For a full eight minutes, U.S. District Judge Emmet G. Sullivan read aloud an inventory of Michael Flynn’s lies — describing his “disgust” that President Trump’s national security adviser sought to deceive FBI agents while “on the premises of the White House.”
This was not how Flynn’s supporters or Trump thought Tuesday’s sentencing hearing would unfold. They had pinned their hopes on Sullivan, an independent-minded jurist with a history of ferreting out prosecutorial misconduct, as the one who would reveal overreach by special counsel Robert S. Mueller III and the FBI. Some Flynn allies even speculated the judge might toss out Flynn’s guilty plea and clear his name.
Instead, the 71-year-old veteran jurist used his platform to puncture conspiracy theories that paint Flynn as a victim of deep-state persecution. And he reminded the country of a few simple creeds commonly held in courthouses but increasingly dismissed by the president’s allies: Lying to the FBI is against the law. Breaking the law is bad. People who work in the White House are supposed to be held to a higher standard.
“This is a very serious offense,” Sullivan told Flynn, even after Mueller’s prosecutors told the judge they agreed that Flynn should face little to no incarceration because he cooperated with their investigation.
The judge pointed to the American flag behind his bench and told the decorated combat veteran that he had undermined it: “Arguably, you sold your country out.”
Sullivan’s angry lecture from the bench — and his suggestion that he was willing to throw Flynn in jail — injected a moment of high drama into the long-running investigation and served as a reminder of the seriousness of the allegations that launched the special counsel investigation.
The move was in keeping with Sullivan’s lack of tolerance for official misconduct, lawyers familiar with his court said.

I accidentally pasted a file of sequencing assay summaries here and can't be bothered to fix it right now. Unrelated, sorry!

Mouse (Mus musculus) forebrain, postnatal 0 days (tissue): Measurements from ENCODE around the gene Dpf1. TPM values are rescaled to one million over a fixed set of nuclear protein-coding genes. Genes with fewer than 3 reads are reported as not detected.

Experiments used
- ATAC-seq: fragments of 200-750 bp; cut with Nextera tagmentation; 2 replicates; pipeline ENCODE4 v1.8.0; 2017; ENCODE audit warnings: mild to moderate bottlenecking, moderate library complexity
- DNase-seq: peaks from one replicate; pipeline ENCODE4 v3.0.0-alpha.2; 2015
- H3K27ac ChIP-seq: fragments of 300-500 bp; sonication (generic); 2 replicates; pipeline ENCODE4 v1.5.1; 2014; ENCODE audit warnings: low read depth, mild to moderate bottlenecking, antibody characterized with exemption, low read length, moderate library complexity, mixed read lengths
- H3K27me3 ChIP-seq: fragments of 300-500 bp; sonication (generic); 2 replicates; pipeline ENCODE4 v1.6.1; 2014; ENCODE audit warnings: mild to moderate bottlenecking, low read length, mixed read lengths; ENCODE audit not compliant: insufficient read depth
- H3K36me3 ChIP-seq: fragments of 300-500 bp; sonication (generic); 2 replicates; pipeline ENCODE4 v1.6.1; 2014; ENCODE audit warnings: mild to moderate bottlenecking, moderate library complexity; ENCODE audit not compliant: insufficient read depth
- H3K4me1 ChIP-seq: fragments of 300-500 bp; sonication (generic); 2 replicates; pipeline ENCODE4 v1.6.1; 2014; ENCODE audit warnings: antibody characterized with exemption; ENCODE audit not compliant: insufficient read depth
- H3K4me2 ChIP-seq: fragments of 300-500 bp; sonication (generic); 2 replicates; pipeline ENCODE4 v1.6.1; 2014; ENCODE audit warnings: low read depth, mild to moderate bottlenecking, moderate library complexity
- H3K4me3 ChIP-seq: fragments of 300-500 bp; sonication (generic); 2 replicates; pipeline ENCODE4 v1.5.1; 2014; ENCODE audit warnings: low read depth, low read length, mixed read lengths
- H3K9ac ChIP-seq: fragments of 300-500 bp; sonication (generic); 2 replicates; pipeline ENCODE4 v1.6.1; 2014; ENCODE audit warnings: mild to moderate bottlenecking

“Judge Sullivan usually gives prosecutors a hard time, not because they’ve necessarily done anything wrong, but because he holds the government to a very high standard,” said Glenn Kirschner, a former federal prosecutor who has often appeared before Sullivan. “But today, it played out to the disadvantage of the defendant. And why? The defendant was a high-ranking government official who engaged in egregious conduct. And Judge Sullivan turned his wrath on the defendant.”
Sullivan also expressed frustration at a lack of information about what Flynn has given Mueller’s team. Although the special counsel earlier this month credited the former national security adviser with providing “substantial assistance” on his probe and another criminal investigation, the judge said Tuesday that it was nearly impossible to render a fair decision on Flynn’s sentencing without knowing the details of his cooperation.
At one point, Sullivan accused Flynn of acting as “an unregistered agent of a foreign country, while serving as the national security adviser to the president of the United States.” After a recess, the judge apologized for that assertion, acknowledging that lobbying work Flynn did to benefit Turkey ended before he joined the Trump administration.
Sullivan, the longest-serving active federal judge on the U.S. District Court in Washington, was first appointed to the local D.C. Superior Court by President Ronald Reagan in 1984. He was named to the D.C. appeals court by President George H.W. Bush and appointed to the federal bench by President Bill Clinton.
The product of Houston and Gardner, a storied Washington civil rights law firm, Sullivan is best known for his robust enforcement of the rule that prosecutors must disclose any evidence that could help defendants establish their innocence. Defense attorneys have given him the nickname “Brady,” a reference to the Supreme Court ruling requiring the disclosure of such exculpatory material.
In 2009, Sullivan overturned a conviction of former senator Ted Stevens (R-Alaska) of lying on financial disclosure forms after it was discovered that FBI agents and prosecutors had improperly withheld that their key witnesses against him had given differing accounts.